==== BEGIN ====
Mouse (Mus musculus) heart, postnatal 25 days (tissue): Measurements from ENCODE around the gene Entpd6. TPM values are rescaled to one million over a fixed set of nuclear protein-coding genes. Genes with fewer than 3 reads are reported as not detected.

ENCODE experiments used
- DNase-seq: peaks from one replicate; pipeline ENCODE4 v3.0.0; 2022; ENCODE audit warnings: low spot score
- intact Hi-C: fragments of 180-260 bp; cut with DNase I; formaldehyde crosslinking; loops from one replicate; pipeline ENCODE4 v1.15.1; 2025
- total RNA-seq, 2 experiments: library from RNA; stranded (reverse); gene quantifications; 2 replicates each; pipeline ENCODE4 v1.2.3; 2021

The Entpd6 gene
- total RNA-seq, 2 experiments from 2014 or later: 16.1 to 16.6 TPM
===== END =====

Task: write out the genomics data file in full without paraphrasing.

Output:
Mouse (Mus musculus) heart, postnatal 25 days (tissue): Measurements from ENCODE around the gene Entpd6. TPM values are rescaled to one million over a fixed set of nuclear protein-coding genes. Genes with fewer than 3 reads are reported as not detected.

ENCODE experiments used
- DNase-seq: peaks from one replicate; pipeline ENCODE4 v3.0.0; 2022; ENCODE audit warnings: low spot score
- intact Hi-C: fragments of 180-260 bp; cut with DNase I; formaldehyde crosslinking; loops from one replicate; pipeline ENCODE4 v1.15.1; 2025
- total RNA-seq, 2 experiments: library from RNA; stranded (reverse); gene quantifications; 2 replicates each; pipeline ENCODE4 v1.2.3; 2021

The Entpd6 gene
- total RNA-seq, 2 experiments from 2014 or later: 16.1 to 16.6 TPM